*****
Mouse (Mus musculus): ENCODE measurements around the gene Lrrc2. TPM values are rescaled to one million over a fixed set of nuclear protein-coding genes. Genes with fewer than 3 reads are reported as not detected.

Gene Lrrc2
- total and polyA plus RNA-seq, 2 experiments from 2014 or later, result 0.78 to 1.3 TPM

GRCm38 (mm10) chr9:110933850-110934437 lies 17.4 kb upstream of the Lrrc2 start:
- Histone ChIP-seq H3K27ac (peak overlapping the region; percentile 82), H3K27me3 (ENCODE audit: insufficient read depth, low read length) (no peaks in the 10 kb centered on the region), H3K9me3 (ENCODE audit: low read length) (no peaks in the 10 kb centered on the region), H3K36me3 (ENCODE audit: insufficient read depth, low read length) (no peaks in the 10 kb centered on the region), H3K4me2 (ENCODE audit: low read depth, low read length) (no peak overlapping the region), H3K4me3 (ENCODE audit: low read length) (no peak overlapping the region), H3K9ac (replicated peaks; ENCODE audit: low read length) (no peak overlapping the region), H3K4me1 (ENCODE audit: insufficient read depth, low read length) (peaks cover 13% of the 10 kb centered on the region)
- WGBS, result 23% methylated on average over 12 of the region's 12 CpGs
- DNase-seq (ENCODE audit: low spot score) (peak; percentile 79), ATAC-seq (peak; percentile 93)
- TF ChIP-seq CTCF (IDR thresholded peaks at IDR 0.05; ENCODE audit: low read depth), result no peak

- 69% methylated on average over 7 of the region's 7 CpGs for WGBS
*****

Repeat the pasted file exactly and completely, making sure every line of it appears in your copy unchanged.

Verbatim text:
Mouse (Mus musculus): ENCODE measurements around the gene Lrrc2. TPM values are rescaled to one million over a fixed set of nuclear protein-coding genes. Genes with fewer than 3 reads are reported as not detected.

Gene Lrrc2
- total and polyA plus RNA-seq, 2 experiments from 2014 or later, result 0.78 to 1.3 TPM

GRCm38 (mm10) chr9:110933850-110934437 lies 17.4 kb upstream of the Lrrc2 start:
- Histone ChIP-seq H3K27ac (peak overlapping the region; percentile 82), H3K27me3 (ENCODE audit: insufficient read depth, low read length) (no peaks in the 10 kb centered on the region), H3K9me3 (ENCODE audit: low read length) (no peaks in the 10 kb centered on the region), H3K36me3 (ENCODE audit: insufficient read depth, low read length) (no peaks in the 10 kb centered on the region), H3K4me2 (ENCODE audit: low read depth, low read length) (no peak overlapping the region), H3K4me3 (ENCODE audit: low read length) (no peak overlapping the region), H3K9ac (replicated peaks; ENCODE audit: low read length) (no peak overlapping the region), H3K4me1 (ENCODE audit: insufficient read depth, low read length) (peaks cover 13% of the 10 kb centered on the region)
- WGBS, result 23% methylated on average over 12 of the region's 12 CpGs
- DNase-seq (ENCODE audit: low spot score) (peak; percentile 79), ATAC-seq (peak; percentile 93)
- TF ChIP-seq CTCF (IDR thresholded peaks at IDR 0.05; ENCODE audit: low read depth), result no peak

- 69% methylated on average over 7 of the region's 7 CpGs for WGBS